From a parent's perspective I don't think I can agree with the this point from the article: "Whether your child is going to learn and grow, feel safe and nurtured, love and succeed in school depends in part on their individual teacher(s), but perhaps even more on the environment in which that teacher is teaching." My children have attended what I consider to be good public elementary, middle and high schools. Along the way there have … Read More

    From a parent’s perspective
    I don’t think I can agree with the this point from the article:
    “Whether your child is going to learn and grow, feel safe and nurtured, love and succeed in school depends in part on their individual teacher(s), but perhaps even more on the environment in which that teacher is teaching.”
    My children have attended what I consider to be good public elementary, middle and high schools. Along the way there have been a few great teachers, more middling teachers and some truly terrible ones. In the case of the latter, the fact that the schools were good in general in no way mitigated the negative effects of those poor teachers on my kids. A school is only as good as its teachers. That is to say., as long as schools are strapped with a system that makes firing bad teachers expensive and impractical, students are subject to the roll of the dice year in and out.

    Replies

    • FloydThursby 2 weeks ago2 weeks ago

      I have to agree with Don. I see these arguments and they always seem to imply we should consider more factors, but it seems they don't want a harsh judgment of teachers who are failing. We absolutely must make it easier to fire bad teachers first and foremost. Also, value-added measures can compare teachers in a similar situation, with similar school levels, demographics, etc. In a bad school some teachers are … Read More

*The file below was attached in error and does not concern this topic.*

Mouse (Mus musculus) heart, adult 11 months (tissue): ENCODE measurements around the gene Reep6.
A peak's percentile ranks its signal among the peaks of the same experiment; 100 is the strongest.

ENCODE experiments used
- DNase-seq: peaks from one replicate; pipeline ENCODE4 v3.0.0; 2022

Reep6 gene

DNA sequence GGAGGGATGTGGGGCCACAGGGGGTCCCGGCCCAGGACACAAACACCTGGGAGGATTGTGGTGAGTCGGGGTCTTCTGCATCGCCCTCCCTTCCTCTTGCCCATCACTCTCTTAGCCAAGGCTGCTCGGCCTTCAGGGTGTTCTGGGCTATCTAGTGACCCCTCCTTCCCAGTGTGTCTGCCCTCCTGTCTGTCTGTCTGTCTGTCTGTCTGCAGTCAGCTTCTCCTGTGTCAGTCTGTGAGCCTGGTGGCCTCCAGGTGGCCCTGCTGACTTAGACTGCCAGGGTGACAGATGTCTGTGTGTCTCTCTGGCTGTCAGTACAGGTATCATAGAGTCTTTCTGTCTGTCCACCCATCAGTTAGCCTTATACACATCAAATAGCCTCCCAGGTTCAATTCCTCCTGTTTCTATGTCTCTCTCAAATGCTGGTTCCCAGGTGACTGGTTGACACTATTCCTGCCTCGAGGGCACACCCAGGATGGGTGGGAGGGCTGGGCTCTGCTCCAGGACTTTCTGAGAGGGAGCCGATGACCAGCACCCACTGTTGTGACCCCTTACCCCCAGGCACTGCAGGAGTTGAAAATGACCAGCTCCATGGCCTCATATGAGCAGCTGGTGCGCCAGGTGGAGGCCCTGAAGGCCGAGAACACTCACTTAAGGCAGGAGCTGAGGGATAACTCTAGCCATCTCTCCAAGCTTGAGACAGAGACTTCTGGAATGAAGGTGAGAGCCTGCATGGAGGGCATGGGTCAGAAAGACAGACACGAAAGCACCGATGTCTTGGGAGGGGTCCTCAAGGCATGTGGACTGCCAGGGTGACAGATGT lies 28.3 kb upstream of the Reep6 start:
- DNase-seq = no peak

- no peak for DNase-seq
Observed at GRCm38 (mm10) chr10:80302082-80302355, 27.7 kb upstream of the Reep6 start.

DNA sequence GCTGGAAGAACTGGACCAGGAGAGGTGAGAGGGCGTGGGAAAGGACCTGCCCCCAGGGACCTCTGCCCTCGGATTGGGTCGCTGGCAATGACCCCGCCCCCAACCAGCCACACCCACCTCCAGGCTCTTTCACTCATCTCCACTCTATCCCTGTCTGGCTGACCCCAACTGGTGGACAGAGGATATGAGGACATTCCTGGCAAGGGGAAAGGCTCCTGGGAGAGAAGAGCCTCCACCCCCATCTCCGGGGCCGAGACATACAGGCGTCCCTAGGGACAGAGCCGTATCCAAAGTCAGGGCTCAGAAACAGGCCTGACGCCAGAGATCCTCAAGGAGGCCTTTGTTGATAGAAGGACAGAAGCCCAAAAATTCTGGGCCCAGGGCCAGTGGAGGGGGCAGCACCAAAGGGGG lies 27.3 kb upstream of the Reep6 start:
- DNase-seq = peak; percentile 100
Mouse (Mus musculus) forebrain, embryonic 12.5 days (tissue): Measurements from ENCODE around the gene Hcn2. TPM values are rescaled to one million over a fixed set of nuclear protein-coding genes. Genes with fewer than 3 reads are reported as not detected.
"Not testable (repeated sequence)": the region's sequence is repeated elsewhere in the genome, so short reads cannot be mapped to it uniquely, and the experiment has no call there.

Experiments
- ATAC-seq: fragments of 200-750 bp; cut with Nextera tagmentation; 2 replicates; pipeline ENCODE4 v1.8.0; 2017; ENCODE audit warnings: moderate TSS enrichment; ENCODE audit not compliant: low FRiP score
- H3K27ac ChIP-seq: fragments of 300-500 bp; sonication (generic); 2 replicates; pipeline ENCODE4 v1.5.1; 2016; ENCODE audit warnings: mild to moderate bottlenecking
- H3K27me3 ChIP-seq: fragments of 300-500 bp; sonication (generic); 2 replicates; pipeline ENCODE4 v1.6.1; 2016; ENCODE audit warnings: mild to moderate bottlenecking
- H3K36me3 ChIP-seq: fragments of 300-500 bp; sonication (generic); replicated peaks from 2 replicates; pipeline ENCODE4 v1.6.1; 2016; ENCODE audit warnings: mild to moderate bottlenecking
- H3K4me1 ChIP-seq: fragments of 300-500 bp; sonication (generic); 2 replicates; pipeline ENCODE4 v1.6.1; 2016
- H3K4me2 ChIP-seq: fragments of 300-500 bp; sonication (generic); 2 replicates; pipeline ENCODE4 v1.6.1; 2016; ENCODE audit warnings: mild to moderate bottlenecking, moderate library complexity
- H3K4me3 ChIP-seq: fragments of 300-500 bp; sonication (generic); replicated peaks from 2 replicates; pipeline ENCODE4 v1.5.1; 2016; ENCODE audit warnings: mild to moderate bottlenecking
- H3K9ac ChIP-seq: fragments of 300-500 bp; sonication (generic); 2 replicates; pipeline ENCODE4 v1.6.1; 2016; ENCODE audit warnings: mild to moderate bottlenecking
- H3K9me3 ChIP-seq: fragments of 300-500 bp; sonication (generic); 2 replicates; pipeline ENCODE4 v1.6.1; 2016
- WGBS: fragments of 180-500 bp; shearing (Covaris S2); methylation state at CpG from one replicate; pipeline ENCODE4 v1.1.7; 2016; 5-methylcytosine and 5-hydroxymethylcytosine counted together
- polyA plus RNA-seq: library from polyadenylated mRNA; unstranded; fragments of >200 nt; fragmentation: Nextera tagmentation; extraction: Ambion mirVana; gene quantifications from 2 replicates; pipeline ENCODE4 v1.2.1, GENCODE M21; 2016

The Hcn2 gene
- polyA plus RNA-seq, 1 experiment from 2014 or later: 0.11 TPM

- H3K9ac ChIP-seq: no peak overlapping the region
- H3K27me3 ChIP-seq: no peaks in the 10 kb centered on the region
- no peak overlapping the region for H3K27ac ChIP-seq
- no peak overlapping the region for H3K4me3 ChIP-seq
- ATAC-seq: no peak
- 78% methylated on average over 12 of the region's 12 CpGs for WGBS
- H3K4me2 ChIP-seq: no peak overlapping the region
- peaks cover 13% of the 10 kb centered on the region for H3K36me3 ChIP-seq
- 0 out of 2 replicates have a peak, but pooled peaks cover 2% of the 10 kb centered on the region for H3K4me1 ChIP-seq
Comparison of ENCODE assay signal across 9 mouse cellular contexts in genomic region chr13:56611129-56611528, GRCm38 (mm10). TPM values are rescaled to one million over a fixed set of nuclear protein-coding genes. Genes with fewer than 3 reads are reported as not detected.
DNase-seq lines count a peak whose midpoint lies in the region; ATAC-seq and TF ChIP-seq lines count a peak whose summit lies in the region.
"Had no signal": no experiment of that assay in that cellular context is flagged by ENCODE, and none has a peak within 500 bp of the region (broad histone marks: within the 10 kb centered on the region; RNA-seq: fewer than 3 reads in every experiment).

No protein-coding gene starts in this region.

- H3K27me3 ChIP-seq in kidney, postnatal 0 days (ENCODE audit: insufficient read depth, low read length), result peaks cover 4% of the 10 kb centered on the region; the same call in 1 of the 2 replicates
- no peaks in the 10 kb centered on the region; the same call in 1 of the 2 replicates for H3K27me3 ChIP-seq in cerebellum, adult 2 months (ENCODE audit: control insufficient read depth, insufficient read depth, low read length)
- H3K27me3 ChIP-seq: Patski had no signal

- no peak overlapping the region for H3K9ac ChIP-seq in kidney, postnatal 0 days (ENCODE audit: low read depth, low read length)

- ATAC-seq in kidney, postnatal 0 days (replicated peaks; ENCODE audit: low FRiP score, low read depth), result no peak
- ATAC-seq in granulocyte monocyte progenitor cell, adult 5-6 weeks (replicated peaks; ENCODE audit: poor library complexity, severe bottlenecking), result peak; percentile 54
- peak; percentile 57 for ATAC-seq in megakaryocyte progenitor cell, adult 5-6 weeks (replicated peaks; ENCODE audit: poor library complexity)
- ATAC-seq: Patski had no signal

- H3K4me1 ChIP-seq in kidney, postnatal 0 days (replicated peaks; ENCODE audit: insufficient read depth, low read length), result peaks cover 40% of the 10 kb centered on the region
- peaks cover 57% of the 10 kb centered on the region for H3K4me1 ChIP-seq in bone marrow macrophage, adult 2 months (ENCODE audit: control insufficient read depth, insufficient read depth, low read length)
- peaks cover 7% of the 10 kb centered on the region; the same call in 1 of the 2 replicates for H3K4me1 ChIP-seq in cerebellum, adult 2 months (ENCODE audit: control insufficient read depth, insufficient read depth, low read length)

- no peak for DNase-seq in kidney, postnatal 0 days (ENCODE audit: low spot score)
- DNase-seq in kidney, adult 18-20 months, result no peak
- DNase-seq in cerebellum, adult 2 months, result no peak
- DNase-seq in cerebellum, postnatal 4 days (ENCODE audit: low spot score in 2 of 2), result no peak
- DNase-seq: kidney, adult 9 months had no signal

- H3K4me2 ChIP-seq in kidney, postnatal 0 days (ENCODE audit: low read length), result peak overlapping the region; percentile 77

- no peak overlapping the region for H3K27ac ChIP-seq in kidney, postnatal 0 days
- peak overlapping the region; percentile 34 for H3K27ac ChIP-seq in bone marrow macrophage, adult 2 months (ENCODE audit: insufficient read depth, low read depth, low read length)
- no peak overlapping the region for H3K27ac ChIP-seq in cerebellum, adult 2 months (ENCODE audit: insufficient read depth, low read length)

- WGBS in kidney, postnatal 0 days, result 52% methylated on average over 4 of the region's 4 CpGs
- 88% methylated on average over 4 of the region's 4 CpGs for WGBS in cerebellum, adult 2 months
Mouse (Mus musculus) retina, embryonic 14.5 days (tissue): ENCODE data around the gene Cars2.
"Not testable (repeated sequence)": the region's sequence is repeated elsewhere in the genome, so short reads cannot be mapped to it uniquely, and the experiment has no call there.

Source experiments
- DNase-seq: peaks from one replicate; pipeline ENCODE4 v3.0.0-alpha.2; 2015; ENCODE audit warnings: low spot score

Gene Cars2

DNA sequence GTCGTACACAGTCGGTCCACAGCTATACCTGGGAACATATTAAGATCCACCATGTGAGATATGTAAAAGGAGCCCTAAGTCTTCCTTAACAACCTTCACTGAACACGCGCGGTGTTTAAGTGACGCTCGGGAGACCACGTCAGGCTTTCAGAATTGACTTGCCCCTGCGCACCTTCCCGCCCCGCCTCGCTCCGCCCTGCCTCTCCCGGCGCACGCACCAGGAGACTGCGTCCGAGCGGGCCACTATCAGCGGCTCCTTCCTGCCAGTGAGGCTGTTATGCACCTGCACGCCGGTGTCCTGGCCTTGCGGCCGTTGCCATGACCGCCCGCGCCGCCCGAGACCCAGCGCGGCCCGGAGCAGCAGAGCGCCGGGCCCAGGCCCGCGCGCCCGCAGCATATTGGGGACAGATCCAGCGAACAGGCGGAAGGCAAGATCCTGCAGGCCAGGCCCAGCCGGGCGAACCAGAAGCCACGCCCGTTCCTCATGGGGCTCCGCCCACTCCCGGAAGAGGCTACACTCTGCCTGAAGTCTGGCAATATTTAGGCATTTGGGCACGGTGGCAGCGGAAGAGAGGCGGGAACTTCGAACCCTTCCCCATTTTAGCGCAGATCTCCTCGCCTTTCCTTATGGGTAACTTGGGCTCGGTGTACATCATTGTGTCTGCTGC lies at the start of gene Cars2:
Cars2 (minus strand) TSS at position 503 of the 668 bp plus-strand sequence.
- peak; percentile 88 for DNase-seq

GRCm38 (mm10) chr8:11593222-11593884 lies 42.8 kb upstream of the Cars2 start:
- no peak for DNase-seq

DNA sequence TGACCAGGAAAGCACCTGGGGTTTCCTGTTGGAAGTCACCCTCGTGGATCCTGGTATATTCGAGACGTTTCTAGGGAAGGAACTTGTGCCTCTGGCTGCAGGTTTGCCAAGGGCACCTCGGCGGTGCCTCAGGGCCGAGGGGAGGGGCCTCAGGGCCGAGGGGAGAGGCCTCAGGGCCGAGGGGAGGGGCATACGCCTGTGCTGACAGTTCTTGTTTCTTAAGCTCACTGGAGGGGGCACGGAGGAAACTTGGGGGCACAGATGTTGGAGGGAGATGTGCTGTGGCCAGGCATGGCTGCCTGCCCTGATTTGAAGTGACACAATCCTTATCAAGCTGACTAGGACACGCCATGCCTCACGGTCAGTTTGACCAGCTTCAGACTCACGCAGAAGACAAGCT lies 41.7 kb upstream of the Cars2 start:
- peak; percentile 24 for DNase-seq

I have to agree with Don. I see these arguments and they always seem to imply we should consider more factors, but it seems they don’t want a harsh judgment of teachers who are failing.

      We absolutely must make it easier to fire bad teachers first and foremost. Also, value-added measures can compare teachers in a similar situation, with similar school levels, demographics, etc. In a bad school some teachers are better than others and in a good school some teachers are better than others. We talk about school quality a lot but teacher effort and quality matter. A teacher who only calls in sick when sick and stays late and tutors kids and has talent will get better results and should have a career advantage and bonus pay over a teacher who calls in sick the maximum every year and isn’t trying as hard as they can.

      We have to err on the side of overjudgment rather than the status quo where some bad teachers last decades. It happens at good and bad schools. Kids have to come first.

      This is the type of article you read and 15 years later, you see teachers who lasted the whole time, and no one could check their reference, and they were known to be horrible the whole time by parents and principals, and they are still there. That kind of teacher needs to be fired quickly, and we need to ensure due process is reasonable but not so strong it keeps bad teachers on the job for decades as happens now. A teacher who is pushed out of one school should be ineligible to be hired at another school, and if a teacher has termination proceedings begun by one principal, and the principal leaves, the district should be required to continue the process to its conclusion, as some teachers are now saved by the bell. We’re erring on the side of protecting teachers too much, and that must change. Don is right.